On Fri, 2011-10-28 at 09:56 +1000, Nick Coghlan wrote:
Frankly, now that I understand the problem more clearly, attempting to attack it by making it easier to create stacks consisting entirely of generator frames strikes me as a terrible idea.
It seems to me, we can do better.
The 'yield' and 'yield from' statements are great for a single generator. And that's fine.
Once we start running multiples co-routines and start to switch between them, things start to get very complex.
A trampoline works by flattening out the stack so any sub-generator is always just below the trampoline runner. The trade off is that the trampoline runner then has to sort out how to handle what is yielded to it. That becomes additional overhead that then requires the sub-generators to also pass out signals to the trampoline runner or scheduler. It all goes through the same yield data paths, so it becomes additional overhead to sort that out.
In the tests I've done, once you get to that point, they start to run at about the same speed as using class's with a .run() method. No generators required to do that as the method call and return points correspond to one loop in a generator.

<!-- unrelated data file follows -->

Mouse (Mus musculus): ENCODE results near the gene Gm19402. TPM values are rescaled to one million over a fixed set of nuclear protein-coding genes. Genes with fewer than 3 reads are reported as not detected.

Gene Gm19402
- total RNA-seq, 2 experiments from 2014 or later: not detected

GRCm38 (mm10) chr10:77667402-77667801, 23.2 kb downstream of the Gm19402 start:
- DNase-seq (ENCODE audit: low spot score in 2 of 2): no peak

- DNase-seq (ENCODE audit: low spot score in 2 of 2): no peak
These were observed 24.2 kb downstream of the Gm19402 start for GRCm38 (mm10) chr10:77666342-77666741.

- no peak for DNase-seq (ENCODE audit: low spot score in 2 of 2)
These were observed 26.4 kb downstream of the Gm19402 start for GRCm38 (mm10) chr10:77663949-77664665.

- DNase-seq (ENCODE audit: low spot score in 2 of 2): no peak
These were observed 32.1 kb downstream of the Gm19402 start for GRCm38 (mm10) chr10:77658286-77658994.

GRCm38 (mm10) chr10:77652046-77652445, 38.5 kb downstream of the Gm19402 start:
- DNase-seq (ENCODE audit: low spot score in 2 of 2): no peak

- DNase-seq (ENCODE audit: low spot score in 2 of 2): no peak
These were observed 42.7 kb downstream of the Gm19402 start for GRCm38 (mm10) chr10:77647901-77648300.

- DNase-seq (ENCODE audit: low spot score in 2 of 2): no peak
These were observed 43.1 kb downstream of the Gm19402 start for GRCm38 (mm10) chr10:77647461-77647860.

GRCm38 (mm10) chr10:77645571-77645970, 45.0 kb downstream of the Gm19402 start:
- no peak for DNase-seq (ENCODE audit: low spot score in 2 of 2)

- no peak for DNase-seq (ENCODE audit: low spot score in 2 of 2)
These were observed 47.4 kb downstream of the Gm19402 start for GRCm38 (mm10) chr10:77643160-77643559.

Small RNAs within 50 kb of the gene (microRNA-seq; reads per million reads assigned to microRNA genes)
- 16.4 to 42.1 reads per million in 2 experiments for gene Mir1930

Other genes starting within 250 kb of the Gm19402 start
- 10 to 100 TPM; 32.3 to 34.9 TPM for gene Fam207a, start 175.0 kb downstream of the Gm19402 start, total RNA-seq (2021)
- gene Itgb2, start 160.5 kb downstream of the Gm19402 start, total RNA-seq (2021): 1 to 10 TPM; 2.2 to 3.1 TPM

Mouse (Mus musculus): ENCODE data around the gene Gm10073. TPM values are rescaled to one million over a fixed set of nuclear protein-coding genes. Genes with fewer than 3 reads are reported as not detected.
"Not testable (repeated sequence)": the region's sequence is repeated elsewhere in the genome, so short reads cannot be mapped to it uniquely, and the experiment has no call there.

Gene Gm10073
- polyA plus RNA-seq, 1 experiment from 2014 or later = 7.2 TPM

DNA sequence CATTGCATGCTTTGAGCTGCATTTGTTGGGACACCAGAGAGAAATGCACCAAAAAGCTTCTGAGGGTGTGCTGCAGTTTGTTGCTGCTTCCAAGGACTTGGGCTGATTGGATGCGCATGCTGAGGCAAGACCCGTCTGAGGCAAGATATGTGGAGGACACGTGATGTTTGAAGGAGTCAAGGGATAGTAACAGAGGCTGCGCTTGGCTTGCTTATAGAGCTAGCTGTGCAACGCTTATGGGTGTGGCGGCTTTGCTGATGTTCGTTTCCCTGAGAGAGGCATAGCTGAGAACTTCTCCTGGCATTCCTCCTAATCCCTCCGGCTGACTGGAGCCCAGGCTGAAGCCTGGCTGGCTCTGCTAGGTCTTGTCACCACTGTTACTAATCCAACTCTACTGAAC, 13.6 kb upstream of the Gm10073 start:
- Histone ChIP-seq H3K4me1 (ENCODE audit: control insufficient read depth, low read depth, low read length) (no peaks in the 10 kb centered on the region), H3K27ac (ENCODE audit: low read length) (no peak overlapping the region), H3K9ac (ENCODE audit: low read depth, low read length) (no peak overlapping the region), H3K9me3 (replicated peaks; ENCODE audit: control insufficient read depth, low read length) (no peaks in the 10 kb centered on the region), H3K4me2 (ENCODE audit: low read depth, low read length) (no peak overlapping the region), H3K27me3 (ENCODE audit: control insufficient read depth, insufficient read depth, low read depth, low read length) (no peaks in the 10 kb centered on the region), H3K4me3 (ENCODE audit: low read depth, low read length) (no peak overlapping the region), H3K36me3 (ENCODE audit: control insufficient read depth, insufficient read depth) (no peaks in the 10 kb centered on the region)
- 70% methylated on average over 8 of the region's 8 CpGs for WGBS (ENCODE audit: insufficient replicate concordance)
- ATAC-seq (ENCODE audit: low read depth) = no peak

To avoid the additional overhead, a second suspend point that can yield out to a scheduler would be nice. It would avoid a lot of 'if-else's as the data yield path isn't mixed with trampoline and scheduler messages. I think there have been requests for "channels", but I'm not sure if that would solve these issues directly.
Far better to find a way to have a dynamic "non-local" yield construct that yields from the *outermost* generator frame in the stack, regardless of whether the current frame is a generator or not.
Named yields won't work of course, and you are probably not referring to the non_local keyword, but exceptions can have names, so non_local could be used get an exception defined in an outer scope. It's not unreasonable for exceptions to effect the control flow as StopIteration already does that. It's also not unreasonable for an Exception to only work in a few contexts.
Ideally, we would like to make it possible to write code like his:
def coroutine_friendly_io(*args, **kwds): if in_coroutine(): return coyield AsychronousRequest(async_op, *args, **kwds) else: return sync_op(*args, **kwds)
It's hard to tell just how this would work without seeing it's context. As I said above, once you start getting into more complex designs, it starts to require additional signals and checks of some sort as it appears you have done in this example.
Another issue with this is, the routines and the framework become tied together. The routines need to know the proper additional protocol to work with that framework, and they also can't be used with any other framework.
That probably isn't avoidable entirely. But if we take that into account at the start, we can probably make things much easier later.